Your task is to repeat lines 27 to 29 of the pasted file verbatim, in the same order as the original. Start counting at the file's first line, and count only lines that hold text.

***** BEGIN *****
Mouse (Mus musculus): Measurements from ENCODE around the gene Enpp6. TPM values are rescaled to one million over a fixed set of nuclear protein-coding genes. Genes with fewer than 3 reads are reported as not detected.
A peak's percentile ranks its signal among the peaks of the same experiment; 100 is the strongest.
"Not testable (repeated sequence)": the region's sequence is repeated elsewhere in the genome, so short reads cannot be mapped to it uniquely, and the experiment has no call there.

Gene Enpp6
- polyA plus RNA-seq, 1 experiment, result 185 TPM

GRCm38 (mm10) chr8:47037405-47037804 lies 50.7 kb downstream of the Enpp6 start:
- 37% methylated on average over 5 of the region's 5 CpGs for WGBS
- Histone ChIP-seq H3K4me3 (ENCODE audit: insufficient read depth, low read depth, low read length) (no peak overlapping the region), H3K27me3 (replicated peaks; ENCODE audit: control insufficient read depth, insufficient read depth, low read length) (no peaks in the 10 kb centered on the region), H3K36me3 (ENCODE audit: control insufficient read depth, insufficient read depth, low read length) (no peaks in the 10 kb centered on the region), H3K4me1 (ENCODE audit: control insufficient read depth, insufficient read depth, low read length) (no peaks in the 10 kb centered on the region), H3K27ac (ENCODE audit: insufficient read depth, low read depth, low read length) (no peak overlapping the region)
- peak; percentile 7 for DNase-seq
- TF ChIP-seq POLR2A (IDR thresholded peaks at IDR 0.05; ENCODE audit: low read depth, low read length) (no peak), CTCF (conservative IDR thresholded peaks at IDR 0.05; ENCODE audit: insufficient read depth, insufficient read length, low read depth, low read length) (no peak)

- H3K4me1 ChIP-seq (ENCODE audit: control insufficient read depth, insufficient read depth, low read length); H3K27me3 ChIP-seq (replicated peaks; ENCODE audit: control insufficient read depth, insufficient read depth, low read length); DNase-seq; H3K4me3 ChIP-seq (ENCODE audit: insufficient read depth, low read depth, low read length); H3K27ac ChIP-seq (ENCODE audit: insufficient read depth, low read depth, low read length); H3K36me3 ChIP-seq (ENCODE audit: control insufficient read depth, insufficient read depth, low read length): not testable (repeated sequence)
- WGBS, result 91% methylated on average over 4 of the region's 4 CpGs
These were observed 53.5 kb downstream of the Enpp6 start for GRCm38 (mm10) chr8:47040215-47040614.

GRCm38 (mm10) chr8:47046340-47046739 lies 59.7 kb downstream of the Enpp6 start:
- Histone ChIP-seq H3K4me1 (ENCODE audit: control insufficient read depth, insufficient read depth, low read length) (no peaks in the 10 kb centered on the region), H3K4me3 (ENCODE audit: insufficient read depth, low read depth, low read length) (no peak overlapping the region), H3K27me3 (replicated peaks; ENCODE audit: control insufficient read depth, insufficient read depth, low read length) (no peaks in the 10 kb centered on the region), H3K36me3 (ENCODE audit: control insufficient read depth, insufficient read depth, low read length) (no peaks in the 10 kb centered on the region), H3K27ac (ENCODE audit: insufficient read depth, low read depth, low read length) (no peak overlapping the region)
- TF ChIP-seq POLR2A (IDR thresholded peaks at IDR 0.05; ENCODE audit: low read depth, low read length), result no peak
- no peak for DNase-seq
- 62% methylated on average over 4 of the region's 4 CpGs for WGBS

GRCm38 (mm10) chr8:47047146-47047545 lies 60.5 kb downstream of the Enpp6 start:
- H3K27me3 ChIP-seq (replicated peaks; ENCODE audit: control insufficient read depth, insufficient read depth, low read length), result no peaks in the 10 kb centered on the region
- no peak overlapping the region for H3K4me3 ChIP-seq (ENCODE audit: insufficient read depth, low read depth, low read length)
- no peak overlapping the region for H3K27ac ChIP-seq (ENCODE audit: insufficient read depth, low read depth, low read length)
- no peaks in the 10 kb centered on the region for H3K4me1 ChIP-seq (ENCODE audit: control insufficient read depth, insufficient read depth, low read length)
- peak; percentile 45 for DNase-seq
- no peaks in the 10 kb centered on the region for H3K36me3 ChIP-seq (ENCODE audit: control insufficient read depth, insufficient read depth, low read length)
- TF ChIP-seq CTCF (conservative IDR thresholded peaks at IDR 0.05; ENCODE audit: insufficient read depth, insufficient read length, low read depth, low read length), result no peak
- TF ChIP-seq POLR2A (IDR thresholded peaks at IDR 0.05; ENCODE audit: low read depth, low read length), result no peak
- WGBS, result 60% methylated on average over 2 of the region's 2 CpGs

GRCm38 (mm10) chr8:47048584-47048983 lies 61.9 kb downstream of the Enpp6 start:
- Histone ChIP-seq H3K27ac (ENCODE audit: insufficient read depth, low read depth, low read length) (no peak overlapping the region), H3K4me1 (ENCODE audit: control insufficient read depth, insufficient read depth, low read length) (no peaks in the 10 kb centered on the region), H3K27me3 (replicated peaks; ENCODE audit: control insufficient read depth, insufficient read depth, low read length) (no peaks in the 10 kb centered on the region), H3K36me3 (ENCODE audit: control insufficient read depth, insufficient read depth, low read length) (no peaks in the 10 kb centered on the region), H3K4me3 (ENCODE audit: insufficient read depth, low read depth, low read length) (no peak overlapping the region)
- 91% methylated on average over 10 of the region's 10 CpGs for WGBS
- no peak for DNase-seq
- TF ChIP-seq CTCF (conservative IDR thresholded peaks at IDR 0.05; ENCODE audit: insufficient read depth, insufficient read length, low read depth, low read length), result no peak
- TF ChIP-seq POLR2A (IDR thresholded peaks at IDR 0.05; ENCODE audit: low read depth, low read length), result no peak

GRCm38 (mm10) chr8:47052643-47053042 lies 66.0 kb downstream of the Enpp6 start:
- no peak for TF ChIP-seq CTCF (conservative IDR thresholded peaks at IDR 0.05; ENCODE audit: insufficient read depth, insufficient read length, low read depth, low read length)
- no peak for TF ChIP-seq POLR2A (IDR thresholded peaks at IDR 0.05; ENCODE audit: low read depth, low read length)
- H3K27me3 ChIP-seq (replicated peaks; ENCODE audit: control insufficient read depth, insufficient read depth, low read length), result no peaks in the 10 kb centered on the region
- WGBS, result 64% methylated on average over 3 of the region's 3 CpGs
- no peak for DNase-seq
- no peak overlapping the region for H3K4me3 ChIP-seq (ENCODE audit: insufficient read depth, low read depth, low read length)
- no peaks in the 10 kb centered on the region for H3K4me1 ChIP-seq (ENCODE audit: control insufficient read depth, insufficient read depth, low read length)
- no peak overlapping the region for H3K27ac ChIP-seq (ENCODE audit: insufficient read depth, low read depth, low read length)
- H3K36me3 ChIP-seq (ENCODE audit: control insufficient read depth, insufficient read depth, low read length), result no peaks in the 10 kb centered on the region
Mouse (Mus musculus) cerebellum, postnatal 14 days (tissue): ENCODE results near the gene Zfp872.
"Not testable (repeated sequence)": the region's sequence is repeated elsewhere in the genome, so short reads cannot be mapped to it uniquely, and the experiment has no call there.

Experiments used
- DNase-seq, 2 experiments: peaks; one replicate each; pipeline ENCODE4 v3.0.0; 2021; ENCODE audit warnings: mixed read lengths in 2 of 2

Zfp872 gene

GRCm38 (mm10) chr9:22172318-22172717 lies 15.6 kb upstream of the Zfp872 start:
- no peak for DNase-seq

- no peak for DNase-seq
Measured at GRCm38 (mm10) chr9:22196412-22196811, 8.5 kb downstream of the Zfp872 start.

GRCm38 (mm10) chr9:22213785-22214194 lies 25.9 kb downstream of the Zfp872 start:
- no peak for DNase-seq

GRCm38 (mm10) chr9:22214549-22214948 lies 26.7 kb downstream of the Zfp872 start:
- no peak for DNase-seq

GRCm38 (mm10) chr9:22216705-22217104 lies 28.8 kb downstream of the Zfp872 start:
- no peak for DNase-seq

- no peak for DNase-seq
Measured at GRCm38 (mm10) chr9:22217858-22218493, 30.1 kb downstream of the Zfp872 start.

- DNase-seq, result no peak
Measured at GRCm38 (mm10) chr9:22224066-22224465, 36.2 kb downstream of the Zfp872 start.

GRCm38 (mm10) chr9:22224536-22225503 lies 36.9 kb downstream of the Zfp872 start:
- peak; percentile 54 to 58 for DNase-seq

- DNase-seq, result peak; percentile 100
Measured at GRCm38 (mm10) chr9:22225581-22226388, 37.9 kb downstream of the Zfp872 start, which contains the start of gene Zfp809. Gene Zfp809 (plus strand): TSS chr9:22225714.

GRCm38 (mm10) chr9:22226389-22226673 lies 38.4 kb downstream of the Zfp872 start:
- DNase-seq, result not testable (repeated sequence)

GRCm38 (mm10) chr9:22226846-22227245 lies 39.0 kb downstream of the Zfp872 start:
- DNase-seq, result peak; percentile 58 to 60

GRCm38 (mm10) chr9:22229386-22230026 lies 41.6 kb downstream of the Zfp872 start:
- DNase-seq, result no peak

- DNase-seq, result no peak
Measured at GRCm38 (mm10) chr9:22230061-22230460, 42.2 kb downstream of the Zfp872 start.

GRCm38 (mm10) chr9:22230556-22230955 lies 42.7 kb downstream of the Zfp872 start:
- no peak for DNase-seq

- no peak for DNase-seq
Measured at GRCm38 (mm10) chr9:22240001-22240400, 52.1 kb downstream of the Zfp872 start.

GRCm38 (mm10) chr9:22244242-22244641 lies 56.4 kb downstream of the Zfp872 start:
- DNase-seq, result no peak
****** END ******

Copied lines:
- TF ChIP-seq POLR2A (IDR thresholded peaks at IDR 0.05; ENCODE audit: low read depth, low read length), result no peak
- WGBS, result 60% methylated on average over 2 of the region's 2 CpGs

GRCm38 (mm10) chr8:47048584-47048983 lies 61.9 kb downstream of the Enpp6 start: